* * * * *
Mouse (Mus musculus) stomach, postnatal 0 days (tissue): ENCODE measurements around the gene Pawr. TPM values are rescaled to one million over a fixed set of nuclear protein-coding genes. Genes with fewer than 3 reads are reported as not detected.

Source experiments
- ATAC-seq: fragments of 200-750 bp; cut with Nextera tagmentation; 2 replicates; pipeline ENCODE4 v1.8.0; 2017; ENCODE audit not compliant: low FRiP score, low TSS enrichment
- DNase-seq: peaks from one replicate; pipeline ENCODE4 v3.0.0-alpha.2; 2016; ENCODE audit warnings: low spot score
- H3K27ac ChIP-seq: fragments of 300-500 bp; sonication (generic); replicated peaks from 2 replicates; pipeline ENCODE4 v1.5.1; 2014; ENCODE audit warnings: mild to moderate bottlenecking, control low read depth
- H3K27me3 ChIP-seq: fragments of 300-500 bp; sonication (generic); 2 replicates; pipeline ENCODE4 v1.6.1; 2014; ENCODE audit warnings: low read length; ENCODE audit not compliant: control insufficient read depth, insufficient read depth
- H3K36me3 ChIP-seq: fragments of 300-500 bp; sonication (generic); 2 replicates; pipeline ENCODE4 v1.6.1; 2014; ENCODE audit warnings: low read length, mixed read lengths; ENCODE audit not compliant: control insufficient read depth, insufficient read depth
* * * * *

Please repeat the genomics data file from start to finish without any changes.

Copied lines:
Mouse (Mus musculus) stomach, postnatal 0 days (tissue): ENCODE measurements around the gene Pawr. TPM values are rescaled to one million over a fixed set of nuclear protein-coding genes. Genes with fewer than 3 reads are reported as not detected.

Source experiments
- ATAC-seq: fragments of 200-750 bp; cut with Nextera tagmentation; 2 replicates; pipeline ENCODE4 v1.8.0; 2017; ENCODE audit not compliant: low FRiP score, low TSS enrichment
- DNase-seq: peaks from one replicate; pipeline ENCODE4 v3.0.0-alpha.2; 2016; ENCODE audit warnings: low spot score
- H3K27ac ChIP-seq: fragments of 300-500 bp; sonication (generic); replicated peaks from 2 replicates; pipeline ENCODE4 v1.5.1; 2014; ENCODE audit warnings: mild to moderate bottlenecking, control low read depth
- H3K27me3 ChIP-seq: fragments of 300-500 bp; sonication (generic); 2 replicates; pipeline ENCODE4 v1.6.1; 2014; ENCODE audit warnings: low read length; ENCODE audit not compliant: control insufficient read depth, insufficient read depth
- H3K36me3 ChIP-seq: fragments of 300-500 bp; sonication (generic); 2 replicates; pipeline ENCODE4 v1.6.1; 2014; ENCODE audit warnings: low read length, mixed read lengths; ENCODE audit not compliant: control insufficient read depth, insufficient read depth